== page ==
IT Employment

Tech companies have highest turnover rate

According to PayScale's most recent survey, employee turnover rate among Fortune 500 companies is greatest in the IT industry.

According to PayScale’s recent employee turnover report, the employee turnover rate among Fortune 500 companies in the IT industry is the highest among all industries surveyed. Here’s PayScale’s list of companies with the shortest tenure:

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As you can see, some pretty prominent tech companies are at the top of the list (Amazon, Google, Mosaic, etc.) Now, the question is, why? It could be that the companies suck, I don’t know. But it’s hard to say that about Google, who offers its employee perks that seem almost fictional (onsite pool tables, ping pong tables, video games, onsite haircuts, and onsite gyms with swim-in-place pools).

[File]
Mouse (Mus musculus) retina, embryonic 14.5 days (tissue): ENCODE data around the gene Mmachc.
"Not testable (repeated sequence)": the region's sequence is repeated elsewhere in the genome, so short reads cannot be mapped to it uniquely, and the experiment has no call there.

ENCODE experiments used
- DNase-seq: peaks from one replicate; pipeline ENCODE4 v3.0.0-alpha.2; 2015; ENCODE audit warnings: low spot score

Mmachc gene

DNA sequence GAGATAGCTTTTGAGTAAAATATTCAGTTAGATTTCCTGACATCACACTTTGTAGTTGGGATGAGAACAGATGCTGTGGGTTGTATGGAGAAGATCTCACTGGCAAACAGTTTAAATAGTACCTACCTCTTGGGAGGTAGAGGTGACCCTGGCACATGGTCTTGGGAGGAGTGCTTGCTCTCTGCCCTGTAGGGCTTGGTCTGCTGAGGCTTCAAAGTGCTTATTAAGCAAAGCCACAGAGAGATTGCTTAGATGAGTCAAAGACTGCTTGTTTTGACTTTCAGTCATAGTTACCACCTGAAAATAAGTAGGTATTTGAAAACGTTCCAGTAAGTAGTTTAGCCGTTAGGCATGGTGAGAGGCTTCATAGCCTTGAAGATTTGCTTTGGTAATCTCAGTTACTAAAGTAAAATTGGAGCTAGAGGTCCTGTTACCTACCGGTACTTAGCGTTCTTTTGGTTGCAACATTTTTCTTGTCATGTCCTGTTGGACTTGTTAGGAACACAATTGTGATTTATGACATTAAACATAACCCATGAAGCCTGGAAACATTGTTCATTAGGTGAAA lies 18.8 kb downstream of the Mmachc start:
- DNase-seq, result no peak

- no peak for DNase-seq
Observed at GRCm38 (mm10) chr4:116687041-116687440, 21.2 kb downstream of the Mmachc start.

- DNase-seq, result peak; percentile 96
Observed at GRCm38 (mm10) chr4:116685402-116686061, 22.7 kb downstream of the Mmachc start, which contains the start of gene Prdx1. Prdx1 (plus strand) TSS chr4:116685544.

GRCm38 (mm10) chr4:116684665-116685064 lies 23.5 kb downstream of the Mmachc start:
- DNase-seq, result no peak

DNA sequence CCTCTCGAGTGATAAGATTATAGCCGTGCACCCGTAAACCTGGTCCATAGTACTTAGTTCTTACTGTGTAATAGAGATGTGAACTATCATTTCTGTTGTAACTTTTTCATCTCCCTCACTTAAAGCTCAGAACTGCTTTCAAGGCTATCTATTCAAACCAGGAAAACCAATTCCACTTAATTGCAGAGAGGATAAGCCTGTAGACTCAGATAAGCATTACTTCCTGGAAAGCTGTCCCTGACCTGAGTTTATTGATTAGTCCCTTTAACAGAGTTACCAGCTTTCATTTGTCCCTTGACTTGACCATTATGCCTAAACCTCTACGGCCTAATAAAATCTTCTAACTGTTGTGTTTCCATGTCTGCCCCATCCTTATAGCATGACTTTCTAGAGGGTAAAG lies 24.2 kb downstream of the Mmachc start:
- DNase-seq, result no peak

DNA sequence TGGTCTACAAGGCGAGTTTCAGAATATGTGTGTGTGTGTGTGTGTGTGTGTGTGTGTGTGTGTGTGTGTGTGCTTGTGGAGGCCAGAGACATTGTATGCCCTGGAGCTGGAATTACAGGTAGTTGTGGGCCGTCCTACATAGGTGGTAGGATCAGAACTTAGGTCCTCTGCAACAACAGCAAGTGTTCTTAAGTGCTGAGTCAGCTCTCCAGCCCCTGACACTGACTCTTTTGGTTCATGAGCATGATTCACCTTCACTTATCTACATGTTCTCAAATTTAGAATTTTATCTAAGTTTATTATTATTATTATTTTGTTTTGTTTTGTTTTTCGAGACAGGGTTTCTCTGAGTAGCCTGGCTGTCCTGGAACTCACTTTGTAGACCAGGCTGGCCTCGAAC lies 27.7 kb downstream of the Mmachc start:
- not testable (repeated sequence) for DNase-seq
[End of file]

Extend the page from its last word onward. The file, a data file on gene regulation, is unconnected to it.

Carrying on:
Could be that the jobs are high stress. I can see where working for these highly competitive companies could cause stress. But, again, I don’t think it’s that. IT pros kind of know going into their line of work that stress is going to be part of the bargain.

I’ve noticed that here at my company we have a high churn rate in the IT department. There is not a day that goes by that I don’t encounter a complete stranger in the break room. (Strangers that always appear to be about 12 years old, by the way. What’s the deal with that?)

So what are the reasons for the high turnover rate in tech companies? For one, the job outlook is picking up and smart IT pros are finding that they have their pick of IT jobs. Their skills are highly marketable—why not take advantage of that?

But according to Leonid Bershidsky in a piece he wrote called Whyare Google employees so disloyal?, there may be something else going on:

“Technology companies that hire the smartest young people around all but guarantee themselves a high churn rate. A lack of employer loyalty is a defining feature of Generation Y. No matter how satisfied these highly marketable young minds may be, no matter how much they enjoy the free meals and hybrid car subsidies, they will jump ship as soon as they get bored or get a better offer elsewhere.”